People love you. And that’s the problem. They want to protect you, coddle you, hold your hand to the finish line. We need more of those parents that let their kids eat dirt every once in a while, and give them a high-five when they fall down.
When I moved to Madrid, my mom couldn’t understand why. She was against the decision from the beginning. We would argue, and I would feel the doubt in her mind that I could make this dream of mine a reality. But I did.
Then she would do everything in her power each month to rearrange her schedule, so she could visit me (she’s a flight attendant). When she was able to get a trip to Madrid, she would buy my groceries for that week, I’d sleep at her hotel room for the night, and enjoy the breakfast buffet the next morning.
Then the most amazing thing happened.
I was stabbed in the back (metaphorically). By the people, I once called family in my new city. My new world did a 360 in the worst way possible. I was stuck living in a war zone. There was nowhere to decompress after 10-hour workdays. My psyche was exhausted and depleting. I felt I had nowhere to escape, no one to turn to.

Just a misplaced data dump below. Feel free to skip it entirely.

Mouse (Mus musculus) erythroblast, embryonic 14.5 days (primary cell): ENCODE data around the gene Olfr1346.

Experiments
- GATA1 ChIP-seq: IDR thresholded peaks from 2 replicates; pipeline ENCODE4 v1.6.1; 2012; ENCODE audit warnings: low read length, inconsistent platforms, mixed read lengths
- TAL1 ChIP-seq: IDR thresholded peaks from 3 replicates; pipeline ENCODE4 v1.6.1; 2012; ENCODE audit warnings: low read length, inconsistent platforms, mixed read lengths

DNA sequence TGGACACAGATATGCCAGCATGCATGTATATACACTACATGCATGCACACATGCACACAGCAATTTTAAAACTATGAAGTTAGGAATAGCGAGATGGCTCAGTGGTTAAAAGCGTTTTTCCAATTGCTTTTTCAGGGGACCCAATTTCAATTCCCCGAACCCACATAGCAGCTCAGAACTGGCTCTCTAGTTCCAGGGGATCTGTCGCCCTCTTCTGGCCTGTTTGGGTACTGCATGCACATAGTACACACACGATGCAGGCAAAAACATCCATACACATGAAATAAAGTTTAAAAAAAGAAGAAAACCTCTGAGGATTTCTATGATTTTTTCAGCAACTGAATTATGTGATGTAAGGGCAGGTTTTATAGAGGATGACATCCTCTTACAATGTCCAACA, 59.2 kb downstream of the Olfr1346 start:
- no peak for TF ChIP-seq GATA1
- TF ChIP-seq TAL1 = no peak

But I would call my mom almost every day. And she would listen. Listen and give me advice, and by the time the phone call was over, I’d feel better for a little while.
When I made it through my lease, and 3 months of hell, I returned home.
My mom took me back with open arms. We’d be out, and people would ask, “what made you come home? I thought you’d want to stay there forever!”
My mom would quickly interject and say, “I just missed her too much!”. By doing this, she took the burden off my shoulders that made me feel like I was a failure for leaving after only a year. She never got in my face and had her “I told you so” moment.
She let me go for something, fall, eat dirt, and then dust myself off and find my way back home.
Then she hugged me and never made me feel bad for any of it.
I wish you a mom like mine in your life. And if you don’t, I wish you the courage to defy judgments, eat dirt anyways, and then get back up again.
Originally published at juliannacarbonare.com.